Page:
After receiving their letters and hearings notices, several property owners filed objections to the assessment increase. The objectors and Sny Island then engaged in discovery. Neither Kansas City Southern nor Norfolk Southern filed objections. Kansas City Southern avers that it received the letter, but because it believed its assessment would increase only $10.00 per acre (from $8.36 to $18.36), it took no action. Norfolk Southern avers that it did not receive the letter discussing the planned increase and was not aware of it.
The Pike County court held the scheduled hearings September 25, 2008, and October 9, 2008. At these hearings, Sny Island presented evidence and testimony in support of its proposed assessment increase and explained the manner in which the increase was apportioned. The objectors had the opportunity to cross-examine witnesses and present their own testimony and evidence. Kansas City Southern and Norfolk Southern did not attend or participate in these hearings. Nothing in the pleadings before the Pike County court or the transcripts of proceedings indicates that the court either heard argument regarding or considered the question of whether the method used to allocate the tax increase violated the Railroad Revitalization and Regulatory Reform Act of 1976, 49 U.S.C. § 11501, which prohibits discriminatory taxing of interstate railroads.
On October 9, 2008, the Pike County court entered its judgment. It found that Sny Island complied with all notice requirements and that the proceedings took place according to law. The court found it necessary and advisable to increase the annual assessment, starting with tax year 2009. The court then ordered the clerk of court to certify the assessment roll and deliver it to all covered county clerks and those acting as county collectors. No one appealed the court's ruling. Kansas City Southern and Norfolk Southern aver that they did not become aware of the court's judgment until January of 2009, when they received their 2009 tax bills from Sny Island.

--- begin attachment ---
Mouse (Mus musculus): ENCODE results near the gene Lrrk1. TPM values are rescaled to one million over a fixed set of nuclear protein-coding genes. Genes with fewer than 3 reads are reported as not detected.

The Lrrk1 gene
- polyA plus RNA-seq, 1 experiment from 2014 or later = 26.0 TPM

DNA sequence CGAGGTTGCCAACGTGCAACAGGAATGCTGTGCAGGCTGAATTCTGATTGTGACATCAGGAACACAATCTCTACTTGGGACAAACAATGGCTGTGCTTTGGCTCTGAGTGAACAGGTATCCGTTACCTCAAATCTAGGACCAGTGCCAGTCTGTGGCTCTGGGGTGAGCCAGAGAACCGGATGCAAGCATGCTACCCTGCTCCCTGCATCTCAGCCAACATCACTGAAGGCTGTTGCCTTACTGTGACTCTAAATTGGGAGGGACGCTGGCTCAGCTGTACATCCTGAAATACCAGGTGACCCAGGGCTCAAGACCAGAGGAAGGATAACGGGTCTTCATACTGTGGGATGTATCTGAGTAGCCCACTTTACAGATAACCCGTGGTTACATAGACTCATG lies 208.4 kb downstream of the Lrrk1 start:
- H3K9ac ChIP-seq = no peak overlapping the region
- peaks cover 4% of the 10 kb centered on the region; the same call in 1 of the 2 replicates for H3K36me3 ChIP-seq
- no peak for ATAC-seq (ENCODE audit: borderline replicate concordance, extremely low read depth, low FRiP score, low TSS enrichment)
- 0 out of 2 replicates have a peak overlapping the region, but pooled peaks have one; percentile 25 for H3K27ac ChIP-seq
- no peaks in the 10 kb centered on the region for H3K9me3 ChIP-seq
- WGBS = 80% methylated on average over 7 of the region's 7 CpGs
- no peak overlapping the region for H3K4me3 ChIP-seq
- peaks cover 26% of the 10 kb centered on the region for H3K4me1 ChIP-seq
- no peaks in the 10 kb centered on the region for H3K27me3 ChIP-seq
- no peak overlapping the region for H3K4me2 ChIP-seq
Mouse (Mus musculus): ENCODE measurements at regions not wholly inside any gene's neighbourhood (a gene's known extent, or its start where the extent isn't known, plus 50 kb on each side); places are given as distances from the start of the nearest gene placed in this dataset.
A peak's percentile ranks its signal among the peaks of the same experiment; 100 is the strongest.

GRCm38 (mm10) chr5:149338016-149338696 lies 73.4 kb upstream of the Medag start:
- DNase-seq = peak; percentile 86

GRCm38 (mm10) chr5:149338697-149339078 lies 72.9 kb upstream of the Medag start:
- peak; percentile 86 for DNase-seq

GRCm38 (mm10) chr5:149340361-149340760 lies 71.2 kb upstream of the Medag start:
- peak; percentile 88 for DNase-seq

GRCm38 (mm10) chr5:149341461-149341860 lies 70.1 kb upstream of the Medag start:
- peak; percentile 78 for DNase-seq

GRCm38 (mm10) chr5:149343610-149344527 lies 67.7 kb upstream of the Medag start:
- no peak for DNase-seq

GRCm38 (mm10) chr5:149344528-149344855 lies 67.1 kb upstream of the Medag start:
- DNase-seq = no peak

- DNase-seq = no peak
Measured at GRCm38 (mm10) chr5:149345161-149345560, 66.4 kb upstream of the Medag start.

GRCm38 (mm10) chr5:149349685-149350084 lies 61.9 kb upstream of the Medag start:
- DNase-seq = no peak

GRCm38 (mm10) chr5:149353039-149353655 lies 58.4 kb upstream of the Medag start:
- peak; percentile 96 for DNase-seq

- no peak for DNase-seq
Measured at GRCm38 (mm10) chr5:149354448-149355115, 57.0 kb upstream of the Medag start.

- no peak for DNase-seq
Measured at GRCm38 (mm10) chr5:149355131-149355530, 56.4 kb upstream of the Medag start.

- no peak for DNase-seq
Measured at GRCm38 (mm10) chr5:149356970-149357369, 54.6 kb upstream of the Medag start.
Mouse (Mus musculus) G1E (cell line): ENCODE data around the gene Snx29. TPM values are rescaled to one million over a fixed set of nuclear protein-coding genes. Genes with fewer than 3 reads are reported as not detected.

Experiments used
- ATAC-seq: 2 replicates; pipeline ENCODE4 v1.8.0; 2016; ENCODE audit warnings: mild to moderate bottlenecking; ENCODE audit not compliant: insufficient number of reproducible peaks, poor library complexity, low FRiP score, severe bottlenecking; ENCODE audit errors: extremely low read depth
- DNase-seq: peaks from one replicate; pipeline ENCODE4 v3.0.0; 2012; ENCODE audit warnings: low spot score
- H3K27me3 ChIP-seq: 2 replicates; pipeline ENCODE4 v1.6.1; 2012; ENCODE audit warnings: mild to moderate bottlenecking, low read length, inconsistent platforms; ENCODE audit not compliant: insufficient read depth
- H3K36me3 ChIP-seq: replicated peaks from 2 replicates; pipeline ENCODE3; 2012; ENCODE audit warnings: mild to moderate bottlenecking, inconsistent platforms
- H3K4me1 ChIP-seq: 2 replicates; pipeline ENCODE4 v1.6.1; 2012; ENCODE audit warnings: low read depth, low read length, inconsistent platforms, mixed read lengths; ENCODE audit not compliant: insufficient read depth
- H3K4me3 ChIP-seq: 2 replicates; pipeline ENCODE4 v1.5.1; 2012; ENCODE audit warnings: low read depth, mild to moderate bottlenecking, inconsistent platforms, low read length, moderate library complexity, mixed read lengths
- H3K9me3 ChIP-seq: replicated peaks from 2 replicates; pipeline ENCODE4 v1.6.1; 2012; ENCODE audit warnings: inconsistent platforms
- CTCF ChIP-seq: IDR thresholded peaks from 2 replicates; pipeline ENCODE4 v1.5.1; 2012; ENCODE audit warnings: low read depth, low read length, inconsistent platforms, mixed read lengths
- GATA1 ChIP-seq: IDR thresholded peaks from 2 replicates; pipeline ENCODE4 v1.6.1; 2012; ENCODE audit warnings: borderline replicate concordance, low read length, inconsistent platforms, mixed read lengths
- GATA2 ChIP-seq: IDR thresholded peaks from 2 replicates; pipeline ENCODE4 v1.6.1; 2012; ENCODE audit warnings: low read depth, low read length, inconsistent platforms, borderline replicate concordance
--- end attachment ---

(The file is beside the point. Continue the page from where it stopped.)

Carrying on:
On April 9, 2009, Kansas City Southern and Norfolk Southern filed suit in this Court. They allege that Defendants violated the Railroad Revitalization and Regulatory Reform Act, which prohibits state and local governments from discriminating against railroads in assessing property taxes. 49 U.S.C. § 11501. They ask the Court to enjoin the collection of the approved assessment. Defendants have filed a Motion to Dismiss.
Defendants have moved to dismiss this case under Federal Rule of Civil Procedure 12(b)(1), for lack of subject matter jurisdiction. Generally, the Court must accept as true all well-pleaded factual allegations and draw reasonable inferences in favor of the party that filed the complaint. Ezekiel v. Michel, 66 F.3d 894, 897 (7th Cir. 1995). In deciding a 12(b)(1) issue, however, the Court also may consider evidence outside the complaint. Capitol Leasing Co. v. F.D.I.C., 999 F.2d 188, 191 (7th Cir. 1993). Here, the Court has relied on affidavits and evidence submitted by both parties in discussing the factual background of this case. Additionally, where defendants question the jurisdictional allegations, plaintiffs must prove that the jurisdictional ...